Borderline Personality Disorder

Borderline personality disorder is a type of mental illness characterized by erratic and impulsive self-destructive behavior and an intense fear of abandonment.

The term borderline was originally coined by American psychologist Adolph Stern in 1938 to describe patients who live on the border between psychosis and neurosis. By 1967, Otto Kernberg elaborated borderline personality disorder (BPL) to include patients with impaired object relations; these patients used the primitive defenses of denial or splitting. Their sense of self was tenuous. They felt intense rage, often at being misunderstood, and their feelings were hard to inhibit.

Borderline individuals have a history of unstable interpersonal relationships. Because they have trouble seeing shades of gray in the world, they view significant people in their lives as either flawless or unfair and uncaring (a phenomena known as splitting). These alternating feelings of idealization and devaluation are the hallmark feature of borderline personality disorder. The person with BPL, according to Dan Buie and Gerald Adler, is uniquely tormented by a feeling of aloneness. Distinct from loneliness, this feeling is similar to a sense of identity fragmentation. The person with BPL feels like a child whose mother is out of sight and who does not remember that she still exists in the adjacent room. The diagnosis is typically associated with people who have had long-term trauma, intense feelings of abandonment, self-harm, and are terrified of being alone. Because borderline patients set up excessive and unrealistic expectations for others, they are frequently disappointed and enraged.

This diagnosis first appeared as a diagnostic category in the Diagnostic and Statistical Manual of Mental Disorders in the 1980s; after that the diagnosis attracted controversy. Some psychologists believe it does not exist and is a way of stereotyping women. Others, by contrast, believe it belongs on Axis I (as Stern first observed it) as a psychotic disorder and not on Axis II as a personality disorder. Some have argued that people with BPL actually have bipolar II or chronic post-traumatic stress disorder (PTSD). Other psychologists claim that it is used to label patients who are difficult to treat.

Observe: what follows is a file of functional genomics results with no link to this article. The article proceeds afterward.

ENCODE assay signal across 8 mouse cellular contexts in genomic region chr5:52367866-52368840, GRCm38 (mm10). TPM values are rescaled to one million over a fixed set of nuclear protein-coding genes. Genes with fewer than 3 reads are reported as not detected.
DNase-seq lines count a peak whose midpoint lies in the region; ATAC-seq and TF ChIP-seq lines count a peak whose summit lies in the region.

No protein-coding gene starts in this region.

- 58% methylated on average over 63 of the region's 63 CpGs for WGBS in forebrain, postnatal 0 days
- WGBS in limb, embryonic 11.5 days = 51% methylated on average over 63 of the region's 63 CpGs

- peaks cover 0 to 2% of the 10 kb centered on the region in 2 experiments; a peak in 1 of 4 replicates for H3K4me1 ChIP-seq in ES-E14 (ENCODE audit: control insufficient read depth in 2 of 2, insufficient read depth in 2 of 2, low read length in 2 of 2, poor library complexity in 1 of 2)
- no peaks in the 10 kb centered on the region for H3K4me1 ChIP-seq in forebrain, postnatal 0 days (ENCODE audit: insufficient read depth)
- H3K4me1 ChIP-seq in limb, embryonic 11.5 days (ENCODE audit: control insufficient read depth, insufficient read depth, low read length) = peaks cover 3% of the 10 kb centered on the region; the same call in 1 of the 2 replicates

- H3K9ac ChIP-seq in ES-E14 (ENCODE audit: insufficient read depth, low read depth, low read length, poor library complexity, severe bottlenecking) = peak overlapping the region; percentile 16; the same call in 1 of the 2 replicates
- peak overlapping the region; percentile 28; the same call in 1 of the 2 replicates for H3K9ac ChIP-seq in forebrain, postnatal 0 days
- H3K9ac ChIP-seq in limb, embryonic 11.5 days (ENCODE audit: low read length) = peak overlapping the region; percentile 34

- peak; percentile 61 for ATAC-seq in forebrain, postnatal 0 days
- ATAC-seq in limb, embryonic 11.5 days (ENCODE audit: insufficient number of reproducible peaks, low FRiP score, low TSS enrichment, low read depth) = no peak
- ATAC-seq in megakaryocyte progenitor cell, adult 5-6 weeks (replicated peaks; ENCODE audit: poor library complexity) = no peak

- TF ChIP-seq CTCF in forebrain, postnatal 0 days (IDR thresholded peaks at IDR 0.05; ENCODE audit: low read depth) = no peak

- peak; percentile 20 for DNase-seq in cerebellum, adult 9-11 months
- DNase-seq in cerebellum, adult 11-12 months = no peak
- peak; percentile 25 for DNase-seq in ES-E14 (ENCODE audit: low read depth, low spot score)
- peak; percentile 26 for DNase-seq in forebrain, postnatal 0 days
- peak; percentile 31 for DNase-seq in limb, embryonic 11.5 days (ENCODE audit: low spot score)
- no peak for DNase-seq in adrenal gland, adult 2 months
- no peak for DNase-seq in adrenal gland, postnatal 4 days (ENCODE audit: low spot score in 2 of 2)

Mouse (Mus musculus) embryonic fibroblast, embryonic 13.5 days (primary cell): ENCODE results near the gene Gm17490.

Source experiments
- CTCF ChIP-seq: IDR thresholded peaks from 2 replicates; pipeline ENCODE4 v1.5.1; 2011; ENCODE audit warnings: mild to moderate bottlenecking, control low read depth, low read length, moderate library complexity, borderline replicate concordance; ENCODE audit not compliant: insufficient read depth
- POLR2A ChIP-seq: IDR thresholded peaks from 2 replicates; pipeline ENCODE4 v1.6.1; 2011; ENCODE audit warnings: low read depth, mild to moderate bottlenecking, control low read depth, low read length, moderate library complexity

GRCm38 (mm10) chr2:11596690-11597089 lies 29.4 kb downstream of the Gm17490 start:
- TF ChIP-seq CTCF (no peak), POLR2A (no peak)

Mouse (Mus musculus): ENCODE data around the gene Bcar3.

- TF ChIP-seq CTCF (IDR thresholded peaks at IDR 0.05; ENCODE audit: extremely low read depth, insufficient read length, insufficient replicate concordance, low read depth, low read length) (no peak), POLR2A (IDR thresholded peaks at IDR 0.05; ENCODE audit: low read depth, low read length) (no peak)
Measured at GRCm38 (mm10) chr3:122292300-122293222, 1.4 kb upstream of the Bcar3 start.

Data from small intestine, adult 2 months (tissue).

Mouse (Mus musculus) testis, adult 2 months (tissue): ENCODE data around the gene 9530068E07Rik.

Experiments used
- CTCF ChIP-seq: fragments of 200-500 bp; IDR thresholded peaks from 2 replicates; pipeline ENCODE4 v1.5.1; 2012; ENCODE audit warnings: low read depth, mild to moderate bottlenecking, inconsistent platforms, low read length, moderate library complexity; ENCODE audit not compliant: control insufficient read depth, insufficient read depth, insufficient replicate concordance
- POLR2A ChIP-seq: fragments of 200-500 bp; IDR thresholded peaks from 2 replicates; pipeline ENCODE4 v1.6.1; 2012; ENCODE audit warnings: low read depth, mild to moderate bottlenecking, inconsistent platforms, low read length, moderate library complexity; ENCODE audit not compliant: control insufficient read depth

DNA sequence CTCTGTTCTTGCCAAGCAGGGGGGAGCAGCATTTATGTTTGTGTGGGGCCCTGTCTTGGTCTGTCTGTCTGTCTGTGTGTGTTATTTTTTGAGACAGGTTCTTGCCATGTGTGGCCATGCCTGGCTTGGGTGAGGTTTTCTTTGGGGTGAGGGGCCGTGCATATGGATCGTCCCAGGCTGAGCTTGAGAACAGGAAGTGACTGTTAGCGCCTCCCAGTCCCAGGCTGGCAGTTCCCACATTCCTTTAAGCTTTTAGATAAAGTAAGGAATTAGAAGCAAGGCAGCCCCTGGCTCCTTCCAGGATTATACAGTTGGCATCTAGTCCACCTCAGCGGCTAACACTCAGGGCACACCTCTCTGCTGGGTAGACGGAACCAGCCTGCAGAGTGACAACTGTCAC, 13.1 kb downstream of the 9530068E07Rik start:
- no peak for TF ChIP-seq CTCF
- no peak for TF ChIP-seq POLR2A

According to many sources, including the National Institute of Mental Health (NIMH) and the National Alliance on Mental Illness (NAMI), borderline personality disorder affects approximately 1% to 8% of the population. According to data from the NIMH-funded National Comorbidity Survey Replication, about 85% of people with borderline personality disorder also meet the diagnostic criteria for another mental disorder:

Borderline personality disorder

Borderline personality disorder

Suicide, one of the most tragic outcomes for any mental disorder, presents an especially high risk in this population. As many as 80% of people with borderline personality disorder have suicidal behaviors, and about 4% to 9% complete suicide.

As of 2015, statistics also implied that BPD seems more prevalent in Caucasian women than any other population. This data may be partly due to the fact that women are more likely to report for mental health services, whereas men may be more reluctant or resistant to do so. Adults with borderline personalities often have a history of significant traumas such as emotional and physical abuse, neglect, or the loss of a parent in childhood. Feelings of inadequacy and self-loathing that arise from these situations may be instrumental in developing a borderline personality. Some psychologists theorize that these patients try to gain the care they were denied in childhood through the idealized demands they make on themselves and on others in adult life.